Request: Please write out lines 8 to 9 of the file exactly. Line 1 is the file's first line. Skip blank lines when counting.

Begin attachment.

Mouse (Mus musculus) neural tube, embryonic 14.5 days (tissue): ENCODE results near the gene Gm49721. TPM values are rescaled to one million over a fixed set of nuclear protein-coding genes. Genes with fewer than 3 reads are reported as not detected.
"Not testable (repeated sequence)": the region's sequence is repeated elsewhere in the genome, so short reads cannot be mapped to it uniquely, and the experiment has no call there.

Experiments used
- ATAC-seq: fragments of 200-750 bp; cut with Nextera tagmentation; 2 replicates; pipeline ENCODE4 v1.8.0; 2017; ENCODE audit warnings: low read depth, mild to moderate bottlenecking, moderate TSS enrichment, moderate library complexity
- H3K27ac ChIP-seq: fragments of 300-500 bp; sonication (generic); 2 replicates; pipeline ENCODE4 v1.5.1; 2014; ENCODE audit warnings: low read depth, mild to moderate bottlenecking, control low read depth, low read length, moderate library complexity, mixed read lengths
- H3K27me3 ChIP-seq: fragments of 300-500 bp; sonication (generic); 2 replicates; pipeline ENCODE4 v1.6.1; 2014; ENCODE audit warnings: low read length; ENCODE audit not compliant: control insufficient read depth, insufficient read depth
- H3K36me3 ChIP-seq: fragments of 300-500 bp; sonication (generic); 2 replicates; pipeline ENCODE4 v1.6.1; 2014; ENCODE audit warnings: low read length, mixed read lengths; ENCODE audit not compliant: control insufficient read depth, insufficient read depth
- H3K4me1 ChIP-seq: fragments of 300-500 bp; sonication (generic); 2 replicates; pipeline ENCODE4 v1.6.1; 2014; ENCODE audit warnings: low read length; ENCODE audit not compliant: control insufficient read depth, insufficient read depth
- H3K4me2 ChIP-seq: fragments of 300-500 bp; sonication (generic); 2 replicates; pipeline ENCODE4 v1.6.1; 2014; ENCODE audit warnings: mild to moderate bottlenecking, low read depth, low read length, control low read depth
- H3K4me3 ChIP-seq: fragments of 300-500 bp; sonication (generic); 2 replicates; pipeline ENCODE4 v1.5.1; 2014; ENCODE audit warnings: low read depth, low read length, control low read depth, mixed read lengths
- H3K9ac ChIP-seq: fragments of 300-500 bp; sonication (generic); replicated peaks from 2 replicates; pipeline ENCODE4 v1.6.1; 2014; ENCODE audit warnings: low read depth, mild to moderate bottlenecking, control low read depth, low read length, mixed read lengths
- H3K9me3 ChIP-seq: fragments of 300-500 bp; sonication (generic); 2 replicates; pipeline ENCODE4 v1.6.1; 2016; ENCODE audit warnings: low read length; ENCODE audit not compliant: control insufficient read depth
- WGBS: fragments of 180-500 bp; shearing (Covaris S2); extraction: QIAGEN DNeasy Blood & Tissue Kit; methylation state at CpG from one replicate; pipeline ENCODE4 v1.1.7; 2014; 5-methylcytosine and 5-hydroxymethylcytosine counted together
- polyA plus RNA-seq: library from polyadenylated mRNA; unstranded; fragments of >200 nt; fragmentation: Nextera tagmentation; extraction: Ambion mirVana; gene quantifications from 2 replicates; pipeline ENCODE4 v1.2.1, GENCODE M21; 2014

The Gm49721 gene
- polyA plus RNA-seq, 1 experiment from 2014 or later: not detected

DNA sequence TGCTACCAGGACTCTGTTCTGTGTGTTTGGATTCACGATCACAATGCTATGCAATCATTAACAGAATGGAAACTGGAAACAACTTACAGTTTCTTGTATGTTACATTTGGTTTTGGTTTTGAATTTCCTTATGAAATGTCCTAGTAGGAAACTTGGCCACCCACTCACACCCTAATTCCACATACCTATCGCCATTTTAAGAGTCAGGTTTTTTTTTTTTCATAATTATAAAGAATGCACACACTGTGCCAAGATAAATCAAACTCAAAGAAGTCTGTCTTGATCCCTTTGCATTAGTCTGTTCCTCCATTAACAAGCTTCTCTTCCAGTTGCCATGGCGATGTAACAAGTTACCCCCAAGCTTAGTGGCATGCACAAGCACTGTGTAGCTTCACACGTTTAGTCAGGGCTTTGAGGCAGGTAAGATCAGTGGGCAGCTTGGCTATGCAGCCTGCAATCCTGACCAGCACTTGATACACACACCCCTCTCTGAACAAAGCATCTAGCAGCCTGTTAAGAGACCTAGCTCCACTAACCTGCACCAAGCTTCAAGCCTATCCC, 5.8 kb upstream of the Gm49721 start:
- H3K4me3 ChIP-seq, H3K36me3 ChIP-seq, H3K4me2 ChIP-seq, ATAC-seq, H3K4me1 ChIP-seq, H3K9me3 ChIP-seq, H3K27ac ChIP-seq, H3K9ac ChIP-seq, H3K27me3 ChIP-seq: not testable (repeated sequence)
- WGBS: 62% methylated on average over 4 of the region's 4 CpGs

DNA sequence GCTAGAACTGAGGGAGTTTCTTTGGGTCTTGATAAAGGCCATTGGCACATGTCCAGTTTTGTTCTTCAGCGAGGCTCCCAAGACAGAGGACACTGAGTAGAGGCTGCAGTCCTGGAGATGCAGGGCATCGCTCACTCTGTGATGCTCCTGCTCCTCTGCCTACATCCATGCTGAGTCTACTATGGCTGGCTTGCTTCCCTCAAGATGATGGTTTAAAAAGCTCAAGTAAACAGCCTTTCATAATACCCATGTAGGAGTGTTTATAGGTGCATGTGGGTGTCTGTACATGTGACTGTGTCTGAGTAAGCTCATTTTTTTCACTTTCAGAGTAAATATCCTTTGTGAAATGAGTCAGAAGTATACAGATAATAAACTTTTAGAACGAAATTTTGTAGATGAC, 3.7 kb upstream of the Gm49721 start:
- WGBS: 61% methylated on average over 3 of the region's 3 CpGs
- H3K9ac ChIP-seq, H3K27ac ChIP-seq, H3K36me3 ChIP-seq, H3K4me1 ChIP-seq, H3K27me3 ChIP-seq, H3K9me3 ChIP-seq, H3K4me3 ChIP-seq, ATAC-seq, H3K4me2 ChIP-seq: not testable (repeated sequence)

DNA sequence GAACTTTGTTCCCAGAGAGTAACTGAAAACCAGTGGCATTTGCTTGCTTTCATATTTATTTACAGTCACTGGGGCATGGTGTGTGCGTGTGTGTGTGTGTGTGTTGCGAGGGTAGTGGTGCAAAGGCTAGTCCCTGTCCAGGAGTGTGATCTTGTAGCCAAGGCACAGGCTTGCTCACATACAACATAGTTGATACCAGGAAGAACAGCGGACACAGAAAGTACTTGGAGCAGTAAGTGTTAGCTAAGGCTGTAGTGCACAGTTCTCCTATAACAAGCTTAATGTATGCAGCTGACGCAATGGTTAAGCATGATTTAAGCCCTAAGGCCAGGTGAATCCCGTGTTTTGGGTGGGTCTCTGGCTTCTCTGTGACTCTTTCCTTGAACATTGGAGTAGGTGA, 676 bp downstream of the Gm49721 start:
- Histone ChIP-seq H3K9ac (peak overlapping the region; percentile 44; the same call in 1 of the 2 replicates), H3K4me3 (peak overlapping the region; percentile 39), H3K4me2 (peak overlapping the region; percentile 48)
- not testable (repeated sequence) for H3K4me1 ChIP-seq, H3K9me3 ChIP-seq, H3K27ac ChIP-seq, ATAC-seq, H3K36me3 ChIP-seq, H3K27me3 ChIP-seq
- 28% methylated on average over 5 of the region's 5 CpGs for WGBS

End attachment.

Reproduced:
- H3K4me1 ChIP-seq: fragments of 300-500 bp; sonication (generic); 2 replicates; pipeline ENCODE4 v1.6.1; 2014; ENCODE audit warnings: low read length; ENCODE audit not compliant: control insufficient read depth, insufficient read depth
- H3K4me2 ChIP-seq: fragments of 300-500 bp; sonication (generic); 2 replicates; pipeline ENCODE4 v1.6.1; 2014; ENCODE audit warnings: mild to moderate bottlenecking, low read depth, low read length, control low read depth